- Historic Sites
July/august 1989 | Volume 40, Issue 5
Ever since technology began to permit it, men of power have sought immortality in stone. Knowing that their deeds, however important, were ephemeral in the nature of things, they hoped that their tombs and statues and palaces might remind the world of their greatness. Shelley, in his haunting sonnet on Ozymandias, showed the essential barrenness of this idea, but that hasn’t stopped men in the least from erecting monuments to their own memories.
Before the Industrial Revolution, politics and military conquest were the main roads to power. With the advent of the steam engine the instruments of choice by which men sought power began to change, as did the means by which they displayed it. The opportunities for military conquest shrank nearly to the vanishing point, but the opportunities to make a great fortune in business vastly expanded.
As early as 1868 James Gordon Bennett noted in the New York Herald how much things had changed and yet stayed the same. “Men no longer attempt to rule by the sword,” he wrote in an editorial, “but they find in money a weapon as sharp and more effective; and having lost none of the old lust for power they seek to establish over their fellows the despotism of dollars.”
If the vast wealth created by the Industrial Revolution never quite amounted to a “despotism of dollars,” it certainly allowed the building of an unprecedented number of monuments to the glory of the creators of the new fortunes. The building of a suitable palace was usually the first step. The parade of mansions that slowly marched up New York’s Fifth Avenue in the nineteenth century, each grander and more elaborate than the last, was a fantastic and now largely lost example.
Cornelius Vanderbilt was, in his day, the king of kings of American railroading and the richest self-made man in the world. He was quite comfortable living downtown in his relatively modest house on Washington Place and left Fifth Avenue to his children and grandchildren. But he couldn’t entirely resist the temptation to immortalize himself. In 1869 he built a new freight warehouse in lower Manhattan for his New York and Hudson River Railroad, and he arranged for a grand monument to himself to be part of it. It amounted to nothing less than his autobiography, written in one hundred thousand pounds of bronze. The pediment of the building, thirty feet high and one hundred fifty feet long, was filled with depictions, in high relief, of Vanderbilt’s career in ships and railroads. These flanked a central statue of the Commodore himself, fully twelve feet high and weighing four tons.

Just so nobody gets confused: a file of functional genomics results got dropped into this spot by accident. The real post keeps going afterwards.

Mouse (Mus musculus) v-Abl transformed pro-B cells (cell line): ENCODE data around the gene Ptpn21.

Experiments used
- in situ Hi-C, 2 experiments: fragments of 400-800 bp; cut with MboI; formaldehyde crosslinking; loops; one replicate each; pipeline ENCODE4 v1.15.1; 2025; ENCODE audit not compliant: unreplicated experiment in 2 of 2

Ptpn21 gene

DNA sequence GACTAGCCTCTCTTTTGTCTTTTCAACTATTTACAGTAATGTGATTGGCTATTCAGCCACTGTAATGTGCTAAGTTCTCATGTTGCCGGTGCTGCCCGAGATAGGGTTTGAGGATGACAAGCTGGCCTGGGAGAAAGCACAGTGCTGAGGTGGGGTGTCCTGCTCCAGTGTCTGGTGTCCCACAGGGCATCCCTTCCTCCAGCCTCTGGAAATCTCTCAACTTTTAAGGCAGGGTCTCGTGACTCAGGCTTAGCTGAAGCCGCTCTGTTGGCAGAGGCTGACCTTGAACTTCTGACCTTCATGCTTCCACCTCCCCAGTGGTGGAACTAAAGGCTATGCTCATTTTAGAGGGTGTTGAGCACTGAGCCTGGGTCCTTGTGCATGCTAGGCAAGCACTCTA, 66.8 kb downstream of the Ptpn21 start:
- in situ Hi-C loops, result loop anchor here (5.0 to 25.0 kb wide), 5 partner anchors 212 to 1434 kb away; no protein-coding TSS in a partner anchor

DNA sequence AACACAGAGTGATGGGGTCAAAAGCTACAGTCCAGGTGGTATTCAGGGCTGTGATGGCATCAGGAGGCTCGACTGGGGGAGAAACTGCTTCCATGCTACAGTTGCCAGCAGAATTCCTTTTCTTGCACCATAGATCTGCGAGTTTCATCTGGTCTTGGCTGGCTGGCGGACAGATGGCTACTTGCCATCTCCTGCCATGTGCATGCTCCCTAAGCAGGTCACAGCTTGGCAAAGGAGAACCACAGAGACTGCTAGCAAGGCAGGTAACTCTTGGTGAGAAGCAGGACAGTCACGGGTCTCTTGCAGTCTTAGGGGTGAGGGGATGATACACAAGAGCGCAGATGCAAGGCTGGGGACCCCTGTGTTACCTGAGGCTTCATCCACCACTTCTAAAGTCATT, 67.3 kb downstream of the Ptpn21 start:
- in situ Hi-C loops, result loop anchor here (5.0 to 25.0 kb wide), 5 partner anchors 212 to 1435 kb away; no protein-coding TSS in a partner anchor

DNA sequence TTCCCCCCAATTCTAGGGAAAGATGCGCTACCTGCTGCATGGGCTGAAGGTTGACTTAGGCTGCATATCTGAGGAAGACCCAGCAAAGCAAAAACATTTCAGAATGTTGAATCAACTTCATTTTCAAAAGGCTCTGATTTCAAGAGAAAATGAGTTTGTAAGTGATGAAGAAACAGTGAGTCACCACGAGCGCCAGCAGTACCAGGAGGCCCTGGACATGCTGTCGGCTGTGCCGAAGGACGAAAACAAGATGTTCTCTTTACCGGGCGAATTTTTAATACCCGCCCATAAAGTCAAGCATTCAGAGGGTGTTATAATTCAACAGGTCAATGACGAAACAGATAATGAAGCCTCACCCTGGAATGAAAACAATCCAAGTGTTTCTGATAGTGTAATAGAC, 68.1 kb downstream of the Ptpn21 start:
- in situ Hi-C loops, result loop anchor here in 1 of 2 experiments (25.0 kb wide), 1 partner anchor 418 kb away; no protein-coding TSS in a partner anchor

Even before it was unveiled, the astonished observer from the Herald noted that “it is not so prodigious as the Pyramid of Cheops, nor so lofty as the Colossus of Rhodes, but it will do.” (Vanderbilt’s monument, alas, has also suffered the fate of Ozymandias’s. Today only the central statue survives, placed high on the south facade of Grand Central Terminal.)
Happily for ordinary mortals, Vanderbilt’s expression of his egotism in bronze was an exception among nineteenth-century plutocrats. Instead of erecting statues to themselves, these men of fortune largely sought to attach their names to things that were both grand and useful, serving the public as well as the vanity of their creators. New York City alone is filled with these efforts. Carnegie Hall, Cooper Union, Rockefeller University, Paley Park, and the Whitney and Guggenheim museums are just a few.
But Frank Winfield Woolworth, the greatest merchant of his day, was, like Vanderbilt, an exception among the monument builders of the Gilded Age. And like Vanderbilt, he was not much given to charity. He had made a great fortune a nickel at a time, and he was accustomed to watching those nickels carefully. Worth sixty-five million dollars, he was perfectly willing to keep his office staff late while he tracked down an unaccounted-for quarter missing from his change purse.
For Woolworth it wasn’t enough that his monument be grand, like Vanderbilt’s bronze, or grand and useful, like Carnegie’s concert hall. It wasn’t even enough that it be grand and useful and beautiful, like the New York Public Library. Woolworth wanted his monument to be all that and profitable too. The man who invented the five-and-dime had every intention of building a moneymaking monument to carry his name down through the ages.
Woolworth’s genius had been in seeing the possibilities in the low end of retailing. In 1879 he had set out on his own with $410 and opened a store in Lancaster, Pennsylvania. He stocked it with “Yankee notions,” the thread and needles and cheap tin cookware that peddlers had carried around rural America before the coming of the railroads. Nothing in Woolworth’s store cost more than a nickel, and it was an immediate success. By the end of the next year he had two stores (and had raised his price limit to ten cents, hence the “five-and-dime”). By 1889 he had 12; by 1899, 54. In 1909 he owned 238 stores, and his was the best-known name in American retailing.